Thanksgiving day. It is one of my favorite days of the year. I love the crisp air. I love the color and crunch of the leaves. I love being with my family at our farm.
Members of my family have gathered for Thanksgiving at our family’s century-old homestead for six generations. The song lyrics, “Over the river and through the woods,” have resonated with me since childhood; even as the river has morphed into a lake, and the woods have been overtaken by the never-ending march of humanity.
Thanksgiving day always elicits so many memories- the earliest revolving around pulley bones and wishes, the annual haggling over the turkey legs, and the eagerly anticipated promotion to the adults’ table. Other recollections, formed during my adult years, encompass early morning searches for decorative leaves and berried vines, impromptu sporting matches on the front lawn, and long walks down the lane with youngsters and pets in tow. And of course, there is the most unforgettable memory of all- the image of our deflated turkey emerging from the oven, nothing but a gooey mass of grey matter. Although I had never been a fan of retail establishments being open on the holidays, that Thanksgiving I was truly thankful for the lone, local grocer who opened his doors for a few brief hours. All and all, the smoked chicken was quite tasty, and from my culinary perspective, a nice change of pace.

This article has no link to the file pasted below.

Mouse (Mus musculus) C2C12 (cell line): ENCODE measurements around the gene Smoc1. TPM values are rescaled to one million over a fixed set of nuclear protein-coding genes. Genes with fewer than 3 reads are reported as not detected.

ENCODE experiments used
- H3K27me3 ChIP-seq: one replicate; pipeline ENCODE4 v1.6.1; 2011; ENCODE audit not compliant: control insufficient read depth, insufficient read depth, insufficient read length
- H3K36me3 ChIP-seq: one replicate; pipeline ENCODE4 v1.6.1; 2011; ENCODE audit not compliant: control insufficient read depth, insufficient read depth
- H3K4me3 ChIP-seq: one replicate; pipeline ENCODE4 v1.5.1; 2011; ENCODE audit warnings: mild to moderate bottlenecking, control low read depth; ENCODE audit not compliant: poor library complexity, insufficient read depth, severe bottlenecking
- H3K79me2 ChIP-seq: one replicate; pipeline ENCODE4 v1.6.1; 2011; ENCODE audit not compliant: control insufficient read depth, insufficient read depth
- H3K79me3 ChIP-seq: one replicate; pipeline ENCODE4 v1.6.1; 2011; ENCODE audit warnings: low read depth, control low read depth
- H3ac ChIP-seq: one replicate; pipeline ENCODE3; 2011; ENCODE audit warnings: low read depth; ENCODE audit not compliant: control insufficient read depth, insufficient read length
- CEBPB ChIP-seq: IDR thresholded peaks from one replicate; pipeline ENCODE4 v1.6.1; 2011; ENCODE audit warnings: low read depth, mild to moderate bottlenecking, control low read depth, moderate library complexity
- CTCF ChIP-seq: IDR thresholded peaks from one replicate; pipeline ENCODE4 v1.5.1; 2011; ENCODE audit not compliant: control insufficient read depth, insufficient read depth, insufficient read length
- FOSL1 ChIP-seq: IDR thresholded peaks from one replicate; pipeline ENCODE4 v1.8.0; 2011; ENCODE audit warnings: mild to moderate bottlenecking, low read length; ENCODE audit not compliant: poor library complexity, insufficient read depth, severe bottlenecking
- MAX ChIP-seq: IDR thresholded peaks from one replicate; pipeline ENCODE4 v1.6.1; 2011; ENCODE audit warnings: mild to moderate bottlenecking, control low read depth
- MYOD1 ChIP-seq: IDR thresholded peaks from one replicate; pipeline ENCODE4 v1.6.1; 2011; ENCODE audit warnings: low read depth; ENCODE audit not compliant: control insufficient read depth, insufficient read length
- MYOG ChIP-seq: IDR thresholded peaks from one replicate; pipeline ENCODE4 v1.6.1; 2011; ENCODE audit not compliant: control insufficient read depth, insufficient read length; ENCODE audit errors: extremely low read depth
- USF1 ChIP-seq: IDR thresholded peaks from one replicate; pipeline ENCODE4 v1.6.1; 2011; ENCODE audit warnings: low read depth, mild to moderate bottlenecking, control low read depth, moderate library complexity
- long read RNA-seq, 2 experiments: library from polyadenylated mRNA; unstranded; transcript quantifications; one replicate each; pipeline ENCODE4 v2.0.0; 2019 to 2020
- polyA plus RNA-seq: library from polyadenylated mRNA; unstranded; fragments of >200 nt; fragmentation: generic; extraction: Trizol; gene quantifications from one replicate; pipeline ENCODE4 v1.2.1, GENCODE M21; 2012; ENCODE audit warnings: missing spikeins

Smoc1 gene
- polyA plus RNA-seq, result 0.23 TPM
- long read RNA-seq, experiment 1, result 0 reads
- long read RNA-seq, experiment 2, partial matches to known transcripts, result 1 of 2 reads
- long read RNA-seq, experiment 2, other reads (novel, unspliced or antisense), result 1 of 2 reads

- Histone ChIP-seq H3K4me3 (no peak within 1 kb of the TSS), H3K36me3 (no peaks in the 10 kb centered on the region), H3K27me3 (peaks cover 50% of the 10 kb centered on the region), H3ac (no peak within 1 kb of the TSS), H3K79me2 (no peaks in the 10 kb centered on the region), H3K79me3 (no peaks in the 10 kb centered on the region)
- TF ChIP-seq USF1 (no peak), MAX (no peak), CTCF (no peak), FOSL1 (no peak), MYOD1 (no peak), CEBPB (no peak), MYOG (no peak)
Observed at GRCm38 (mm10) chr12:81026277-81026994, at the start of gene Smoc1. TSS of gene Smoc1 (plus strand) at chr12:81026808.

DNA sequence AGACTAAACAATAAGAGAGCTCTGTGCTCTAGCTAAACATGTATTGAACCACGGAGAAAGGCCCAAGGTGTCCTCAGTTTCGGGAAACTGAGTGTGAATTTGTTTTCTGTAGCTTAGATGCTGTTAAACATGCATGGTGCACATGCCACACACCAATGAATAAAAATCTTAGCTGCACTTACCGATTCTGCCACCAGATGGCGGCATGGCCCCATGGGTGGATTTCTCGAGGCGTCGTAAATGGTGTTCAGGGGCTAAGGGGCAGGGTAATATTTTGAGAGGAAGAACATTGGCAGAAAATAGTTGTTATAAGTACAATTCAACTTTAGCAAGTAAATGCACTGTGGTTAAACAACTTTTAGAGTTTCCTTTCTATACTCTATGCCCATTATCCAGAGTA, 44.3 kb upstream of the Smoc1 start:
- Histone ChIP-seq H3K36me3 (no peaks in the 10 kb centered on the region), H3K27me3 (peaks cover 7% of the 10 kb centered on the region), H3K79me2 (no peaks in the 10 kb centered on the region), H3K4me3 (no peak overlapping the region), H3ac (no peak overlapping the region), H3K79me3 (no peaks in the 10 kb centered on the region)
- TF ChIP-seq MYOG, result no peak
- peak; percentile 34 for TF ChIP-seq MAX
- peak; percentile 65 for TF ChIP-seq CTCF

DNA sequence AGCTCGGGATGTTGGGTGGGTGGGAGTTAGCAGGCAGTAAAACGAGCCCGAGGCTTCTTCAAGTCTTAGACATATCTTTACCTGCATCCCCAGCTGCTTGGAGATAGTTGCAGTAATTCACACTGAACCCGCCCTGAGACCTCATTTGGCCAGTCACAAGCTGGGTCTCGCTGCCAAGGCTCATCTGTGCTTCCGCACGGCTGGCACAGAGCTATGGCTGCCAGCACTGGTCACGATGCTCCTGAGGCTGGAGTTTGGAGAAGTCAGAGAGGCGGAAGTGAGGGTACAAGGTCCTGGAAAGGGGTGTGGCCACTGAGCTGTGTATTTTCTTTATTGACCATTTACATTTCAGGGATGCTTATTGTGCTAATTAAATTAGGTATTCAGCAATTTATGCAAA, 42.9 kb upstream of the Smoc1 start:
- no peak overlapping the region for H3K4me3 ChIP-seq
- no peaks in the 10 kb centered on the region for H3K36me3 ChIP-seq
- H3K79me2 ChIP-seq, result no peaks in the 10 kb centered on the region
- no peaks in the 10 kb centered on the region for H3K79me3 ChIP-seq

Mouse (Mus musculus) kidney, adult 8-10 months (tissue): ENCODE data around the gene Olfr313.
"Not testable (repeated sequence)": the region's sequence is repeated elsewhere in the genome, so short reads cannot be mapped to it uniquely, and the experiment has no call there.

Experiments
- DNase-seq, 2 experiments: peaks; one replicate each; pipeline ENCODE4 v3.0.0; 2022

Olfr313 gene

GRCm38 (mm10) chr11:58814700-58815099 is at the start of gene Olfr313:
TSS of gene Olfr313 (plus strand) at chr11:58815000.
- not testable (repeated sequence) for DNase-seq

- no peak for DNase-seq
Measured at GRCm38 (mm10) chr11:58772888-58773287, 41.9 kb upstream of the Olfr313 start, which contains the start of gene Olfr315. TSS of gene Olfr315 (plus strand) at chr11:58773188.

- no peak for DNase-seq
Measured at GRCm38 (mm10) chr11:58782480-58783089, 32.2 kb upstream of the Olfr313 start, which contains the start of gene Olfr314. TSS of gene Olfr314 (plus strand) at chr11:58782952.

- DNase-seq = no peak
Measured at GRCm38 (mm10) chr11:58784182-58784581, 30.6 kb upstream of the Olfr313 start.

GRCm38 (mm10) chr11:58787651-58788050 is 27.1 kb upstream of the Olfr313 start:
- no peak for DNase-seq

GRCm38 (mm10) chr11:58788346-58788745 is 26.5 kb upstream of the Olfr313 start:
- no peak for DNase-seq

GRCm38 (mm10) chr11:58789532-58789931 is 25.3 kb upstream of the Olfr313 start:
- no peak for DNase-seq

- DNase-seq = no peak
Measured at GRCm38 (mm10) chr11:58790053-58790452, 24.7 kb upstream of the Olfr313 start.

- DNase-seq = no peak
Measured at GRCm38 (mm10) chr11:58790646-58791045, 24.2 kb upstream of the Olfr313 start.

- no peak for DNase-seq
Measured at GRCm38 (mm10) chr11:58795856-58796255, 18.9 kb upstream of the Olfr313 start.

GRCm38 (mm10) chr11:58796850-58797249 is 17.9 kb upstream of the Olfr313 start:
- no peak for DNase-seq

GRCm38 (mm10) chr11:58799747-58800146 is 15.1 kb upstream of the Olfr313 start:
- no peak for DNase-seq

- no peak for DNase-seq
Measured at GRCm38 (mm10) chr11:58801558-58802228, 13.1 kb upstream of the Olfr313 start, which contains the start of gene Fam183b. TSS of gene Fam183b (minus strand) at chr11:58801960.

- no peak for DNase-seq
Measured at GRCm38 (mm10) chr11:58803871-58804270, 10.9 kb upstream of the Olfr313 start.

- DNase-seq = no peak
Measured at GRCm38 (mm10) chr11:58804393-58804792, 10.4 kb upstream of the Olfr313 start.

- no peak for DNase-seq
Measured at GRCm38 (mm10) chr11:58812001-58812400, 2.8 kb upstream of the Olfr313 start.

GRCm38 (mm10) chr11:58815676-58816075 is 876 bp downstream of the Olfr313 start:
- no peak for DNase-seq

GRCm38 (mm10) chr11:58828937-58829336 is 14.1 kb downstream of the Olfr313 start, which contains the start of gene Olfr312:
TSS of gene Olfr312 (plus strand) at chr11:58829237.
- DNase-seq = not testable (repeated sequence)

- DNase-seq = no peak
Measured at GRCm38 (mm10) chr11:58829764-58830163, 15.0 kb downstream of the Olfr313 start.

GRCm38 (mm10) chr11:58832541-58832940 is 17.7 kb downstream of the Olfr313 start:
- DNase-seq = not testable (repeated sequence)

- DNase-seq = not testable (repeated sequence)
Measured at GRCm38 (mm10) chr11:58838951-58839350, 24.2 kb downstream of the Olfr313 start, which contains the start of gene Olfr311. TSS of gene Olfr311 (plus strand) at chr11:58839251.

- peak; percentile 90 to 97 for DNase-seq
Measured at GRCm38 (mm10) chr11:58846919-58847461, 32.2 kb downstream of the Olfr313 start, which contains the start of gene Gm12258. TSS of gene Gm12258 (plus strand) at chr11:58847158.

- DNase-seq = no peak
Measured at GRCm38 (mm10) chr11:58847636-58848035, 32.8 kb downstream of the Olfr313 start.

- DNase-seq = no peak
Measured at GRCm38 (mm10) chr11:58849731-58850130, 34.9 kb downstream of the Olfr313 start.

It was perhaps these memories, in combination with a publication’s submission proposal, that led me to the creation of some simple favor boxes this year. After considering some other creative options, I concluded that these small tokens would be perfect for sharing additional family keepsakes, favorite holiday memories or recipes, or even a delicious sweet treat. Moreover, I could imagine them eliciting bouts of reminiscing, a simple tool for enlightening younger generations about our long lineage and those loved ones no longer present. Crafted from petite, paper soap sleeves I collect from hotels or form from a template, they can be decorated in any number of ways. In this instance, I decided to utilize family photographs and heirloom findings for decoration, as well as scrapbook paper, ribbon, hemp cord, and even recycled linen strips garnered from a pair of well-worn trousers. The image you see is one I dearly love, even if it is almost faded beyond recognition. It features my father, as an infant, positioned in front of a great, old oak tree on our farm. My father has been gone for nearly eighteen years, but the oak still stands, broken and disfigured from a debilitating lightning strike.
As time has passed, our Thanksgiving table has become smaller and smaller due to aging, illness, relocation, and the inevitable deaths. Additional absences have been due to reasons as benign as extracurricular school activities that do not permit traveling. I wonder if earlier generations were faced with similar or other obstacles for communing on this day set aside for thanksgiving and gratitude? I hope not. I would like to think that those who struggled so diligently to provide many of the gifts I am most thankful for, particularly the farm, had this beautiful fall day to rest and rejoice in the fruits of their labor. I hope, too, that those who follow me will find a moment in this frenetically paced society to forge new memories in this aged place. Surely this business of life can allow us one day . . . to be thankful . . . together.
Many blessings to you and yours on this day of thanksgiving. -l